Input your search keywords and press Enter.

Ristorante da Guido rises from the ashes.

BEING short of magetsi in the early 1950s, Zimbabwe and Zambia (then known as Southern Rhodesia and Northern Rhodesia), decided to build a dam to harness the power of the mighty Zambesi, thus creating a cheap source of hydroelectric energy.

Designed by Andre Coyne, a French engineer and authority on arch dams made of concrete, construction work was carried out by Impresit, an Italian form based in Turin. Among the many Italian artisans who stayed on when the project was completed, was Guido Naldi, a specialist in the mixing of cement.

Mulberry crostata and vanilla ice cream.

Not only did Guido Naldi have a flair for mixing cement – he also possessed a magic touch when it came to food preparation. On completion of his contract with Kariba in 1956, he opened Ristorante e Pensione da Guido in Moffat Street (now Leopold Takawira Street) in Salisbury (now Harare). Primarily intended as a boarding house and restaurant for his Italian colleagues visiting on weekend breaks from Kariba, da Guido became one of the most popular restaurants in town, famous for its seafood linguine and steak pizzaiola.

When his lease ran out and developers put up a high-rise, Guido sold his restaurant and retired to South Africa. Ownership passed on to Mrs Eros Cortini in the late 1970s, who moved da Guido Ristorante to Montague Avenue Shopping Centre. People compared the rustic charm of the Moffat Street ristorante to the sterile surroundings of Montague Avenue, and said it wouldn’t work. But Eros’s cooking skills and welcoming personality hit the spot, and there were frequently queues of hungry patrons waiting outside for a free table.

In 1989, the Cortinis went home to Forli in Italy, and Francesco and Paola Oliviero became the new owners of da Guido Ristorante. They continued the tradition of warm, rich Italian cuisine until 2006, when new owners took over. Tragically, Guido’s burned down to the ground shortly afterwards, and one of Harare’s best-loved restaurants was reduced to a pile of ashes.

Lasagna and LaMura Nero d’Avolo at da Guido Ristorante.

Good news spreads fast, and there was great rejoicing among baby boomers, generation X-ers and millennials alike, when Francesco and Paola, having returned from their travels, accompanied by their son Sacha, announced the re-opening of Ristorante da Guido at 100 Golden Stairs Road. So we booked for Sunday lunch, and in the company of foodie friends, settled down on the shady verandah, and sipped a glass of LaMura Nero d’Avola, a smooth, yet intense red wine from Sicily.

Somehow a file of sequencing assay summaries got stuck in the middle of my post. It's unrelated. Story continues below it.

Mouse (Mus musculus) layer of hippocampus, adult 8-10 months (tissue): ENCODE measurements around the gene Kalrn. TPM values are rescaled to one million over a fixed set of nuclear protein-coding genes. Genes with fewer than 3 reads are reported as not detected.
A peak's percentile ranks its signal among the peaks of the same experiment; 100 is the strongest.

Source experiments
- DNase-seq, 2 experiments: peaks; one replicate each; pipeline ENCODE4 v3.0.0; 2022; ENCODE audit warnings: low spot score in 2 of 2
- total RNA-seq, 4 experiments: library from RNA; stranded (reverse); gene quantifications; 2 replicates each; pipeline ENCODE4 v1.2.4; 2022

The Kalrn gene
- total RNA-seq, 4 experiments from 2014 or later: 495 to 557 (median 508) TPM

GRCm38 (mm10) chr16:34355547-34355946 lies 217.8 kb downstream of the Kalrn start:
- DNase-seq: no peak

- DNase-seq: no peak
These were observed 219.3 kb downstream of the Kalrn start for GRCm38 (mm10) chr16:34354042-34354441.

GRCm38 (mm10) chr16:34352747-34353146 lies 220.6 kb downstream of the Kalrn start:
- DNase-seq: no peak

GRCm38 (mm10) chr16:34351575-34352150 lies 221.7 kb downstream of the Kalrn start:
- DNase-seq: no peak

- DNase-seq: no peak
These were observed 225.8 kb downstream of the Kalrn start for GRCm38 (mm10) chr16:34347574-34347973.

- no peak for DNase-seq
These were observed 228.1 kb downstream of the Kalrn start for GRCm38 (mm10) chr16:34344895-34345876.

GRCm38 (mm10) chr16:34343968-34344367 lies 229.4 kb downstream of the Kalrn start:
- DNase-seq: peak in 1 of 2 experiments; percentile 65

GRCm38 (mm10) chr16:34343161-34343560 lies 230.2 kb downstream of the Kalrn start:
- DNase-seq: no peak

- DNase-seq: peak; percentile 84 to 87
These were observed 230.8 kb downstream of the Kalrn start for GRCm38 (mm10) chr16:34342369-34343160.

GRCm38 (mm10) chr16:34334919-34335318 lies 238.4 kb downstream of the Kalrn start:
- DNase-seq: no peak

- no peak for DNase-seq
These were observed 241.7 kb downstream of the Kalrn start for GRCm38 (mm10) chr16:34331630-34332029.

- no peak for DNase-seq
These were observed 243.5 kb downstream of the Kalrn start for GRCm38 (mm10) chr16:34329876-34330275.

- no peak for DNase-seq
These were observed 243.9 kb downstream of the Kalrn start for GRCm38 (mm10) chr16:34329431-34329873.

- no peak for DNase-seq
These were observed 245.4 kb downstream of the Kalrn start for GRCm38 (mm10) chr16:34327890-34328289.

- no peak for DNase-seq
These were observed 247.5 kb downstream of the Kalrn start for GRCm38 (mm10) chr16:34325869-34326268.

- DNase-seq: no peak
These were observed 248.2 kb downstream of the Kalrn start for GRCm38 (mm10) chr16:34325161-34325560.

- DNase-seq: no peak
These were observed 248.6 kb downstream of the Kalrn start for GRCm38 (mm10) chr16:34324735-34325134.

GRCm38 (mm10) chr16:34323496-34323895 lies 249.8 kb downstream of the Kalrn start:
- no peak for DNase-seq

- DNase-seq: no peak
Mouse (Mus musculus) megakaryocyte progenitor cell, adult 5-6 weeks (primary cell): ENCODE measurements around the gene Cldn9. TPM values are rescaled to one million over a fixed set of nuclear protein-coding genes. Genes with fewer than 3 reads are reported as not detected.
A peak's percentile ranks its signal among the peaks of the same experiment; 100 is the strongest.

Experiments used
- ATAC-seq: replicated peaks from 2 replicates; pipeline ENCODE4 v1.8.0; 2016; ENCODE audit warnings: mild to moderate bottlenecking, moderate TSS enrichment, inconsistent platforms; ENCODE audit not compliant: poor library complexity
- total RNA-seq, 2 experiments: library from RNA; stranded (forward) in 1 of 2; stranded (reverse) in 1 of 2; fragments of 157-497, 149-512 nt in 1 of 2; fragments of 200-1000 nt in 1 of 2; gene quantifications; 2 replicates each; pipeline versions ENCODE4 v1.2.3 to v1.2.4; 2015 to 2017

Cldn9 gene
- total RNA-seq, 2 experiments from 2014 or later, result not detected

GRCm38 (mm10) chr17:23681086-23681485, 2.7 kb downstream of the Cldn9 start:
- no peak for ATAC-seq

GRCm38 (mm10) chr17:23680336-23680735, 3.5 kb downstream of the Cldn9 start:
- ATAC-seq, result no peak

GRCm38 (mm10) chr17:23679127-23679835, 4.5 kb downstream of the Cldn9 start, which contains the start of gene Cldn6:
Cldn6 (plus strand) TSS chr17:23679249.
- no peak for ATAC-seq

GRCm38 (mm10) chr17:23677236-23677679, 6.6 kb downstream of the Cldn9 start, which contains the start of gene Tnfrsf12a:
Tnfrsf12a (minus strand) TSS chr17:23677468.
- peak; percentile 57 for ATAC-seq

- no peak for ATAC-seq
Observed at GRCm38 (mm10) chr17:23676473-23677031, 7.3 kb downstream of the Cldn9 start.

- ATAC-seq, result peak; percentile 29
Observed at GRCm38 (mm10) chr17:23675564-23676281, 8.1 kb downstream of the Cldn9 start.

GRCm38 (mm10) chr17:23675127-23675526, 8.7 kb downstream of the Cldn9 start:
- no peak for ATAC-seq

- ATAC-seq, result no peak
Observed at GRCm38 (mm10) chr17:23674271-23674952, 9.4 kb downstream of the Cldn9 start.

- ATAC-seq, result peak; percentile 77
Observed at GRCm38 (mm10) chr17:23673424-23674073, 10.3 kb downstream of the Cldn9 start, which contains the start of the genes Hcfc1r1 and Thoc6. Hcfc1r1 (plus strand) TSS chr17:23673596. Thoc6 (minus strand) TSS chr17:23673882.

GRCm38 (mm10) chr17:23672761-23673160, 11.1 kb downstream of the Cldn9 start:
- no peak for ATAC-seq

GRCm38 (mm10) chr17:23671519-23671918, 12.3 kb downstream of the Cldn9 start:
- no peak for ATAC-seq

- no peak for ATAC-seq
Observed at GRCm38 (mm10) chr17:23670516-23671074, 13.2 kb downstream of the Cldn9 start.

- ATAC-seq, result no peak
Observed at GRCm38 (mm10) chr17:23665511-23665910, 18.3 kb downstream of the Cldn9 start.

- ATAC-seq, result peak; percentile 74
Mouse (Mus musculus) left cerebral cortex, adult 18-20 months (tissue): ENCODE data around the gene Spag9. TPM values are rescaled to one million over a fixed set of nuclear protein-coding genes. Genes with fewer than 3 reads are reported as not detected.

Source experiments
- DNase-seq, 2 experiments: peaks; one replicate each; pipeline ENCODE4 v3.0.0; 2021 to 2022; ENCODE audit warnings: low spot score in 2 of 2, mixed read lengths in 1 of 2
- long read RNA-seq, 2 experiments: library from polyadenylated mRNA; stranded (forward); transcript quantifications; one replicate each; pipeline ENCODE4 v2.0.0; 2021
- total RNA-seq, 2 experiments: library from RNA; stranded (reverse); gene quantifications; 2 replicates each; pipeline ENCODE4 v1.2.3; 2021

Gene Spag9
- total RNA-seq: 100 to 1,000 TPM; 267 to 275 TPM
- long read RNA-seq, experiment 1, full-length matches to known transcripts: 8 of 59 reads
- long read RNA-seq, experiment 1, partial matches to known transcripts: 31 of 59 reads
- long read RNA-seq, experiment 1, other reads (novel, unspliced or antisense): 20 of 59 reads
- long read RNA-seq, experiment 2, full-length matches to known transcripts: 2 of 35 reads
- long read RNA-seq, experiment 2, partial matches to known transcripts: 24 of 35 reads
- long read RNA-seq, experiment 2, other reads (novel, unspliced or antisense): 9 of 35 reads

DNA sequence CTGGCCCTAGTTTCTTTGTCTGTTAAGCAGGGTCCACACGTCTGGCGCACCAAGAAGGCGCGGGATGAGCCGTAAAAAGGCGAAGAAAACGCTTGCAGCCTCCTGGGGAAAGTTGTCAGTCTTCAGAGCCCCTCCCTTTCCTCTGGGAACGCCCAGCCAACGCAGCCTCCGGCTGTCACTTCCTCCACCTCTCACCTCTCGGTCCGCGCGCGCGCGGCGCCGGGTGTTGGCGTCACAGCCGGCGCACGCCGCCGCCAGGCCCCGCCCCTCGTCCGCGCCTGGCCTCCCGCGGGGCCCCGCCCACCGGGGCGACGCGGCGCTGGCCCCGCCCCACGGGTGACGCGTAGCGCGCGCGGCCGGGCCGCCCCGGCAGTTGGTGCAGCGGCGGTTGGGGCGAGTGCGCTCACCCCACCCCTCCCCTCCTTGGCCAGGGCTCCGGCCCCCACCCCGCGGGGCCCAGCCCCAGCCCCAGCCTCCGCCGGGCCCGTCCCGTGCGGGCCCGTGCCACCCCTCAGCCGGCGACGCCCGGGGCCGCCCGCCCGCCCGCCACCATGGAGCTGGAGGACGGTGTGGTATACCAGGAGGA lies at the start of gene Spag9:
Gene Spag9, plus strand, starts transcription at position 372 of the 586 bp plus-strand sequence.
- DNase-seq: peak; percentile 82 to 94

After snacking on some tomato bruschetta (more garlic and salt needed), George and I shared a plate of crumbed mushrooms. The mushrooms were nice-sized, plump and juicy, but also lacking in seasoning.

Lasagna, a traditional Italian feast dish, is an excellent source for dietary protein and fat. If well-made, it is delicious, and a repast I could eat every day. Chef Sacha Oliviero’s lasagne, layered with a luscious beef ragu and redolent with mozzarella and parmigiana, did not disappoint.

None of us ordered pizza, but after seeing several exceptionally attractive pizzas being borne aloft to other tables, I realised that we would need to visit again to try them out.

Mulberry crostata, (mulberry pie) served with vanilla ice cream for dessert, was a delight. Sweet short crust pastry, piled high with mulberries mellowed to a jam with sugar, butter and corn flour, was baked until crisp and tender, the perfect finale to the meal.

Honing his culinary skills, Chef Sacha spent a year at A Tavola Con lo Chef (At Table With the Chef), a cookery school in Rome. He then moved on to Ostia, an ancient port city outside Rome. Once a favourite sea resort with beautiful beaches, with the arrival in the 1950s of a mafia organisation known as the Spada, Ostia became less popular. Nevertheless, Ostia is home to Scuola Italiana Pizzaioli, a professional pizza school, and it is here that Sacha perfected the art of pizza making, and became World Champion Pizzaiolo Aerobatic Pizza.

Pizza acrobatics or pizza freestyle, invented by creative pizza chefs in the 80s, is the art of throwing pizza dough into the air, and allowing centrifugal force stretch it into the perfect shape.

There is food for thought in the fact that Ristorante da Guido, opened in 1956 by Guido Naldi, a specialist in the mixing of cement, is now in the capable hands of Sacha Oliviero, acrobatic pizza champion of the world.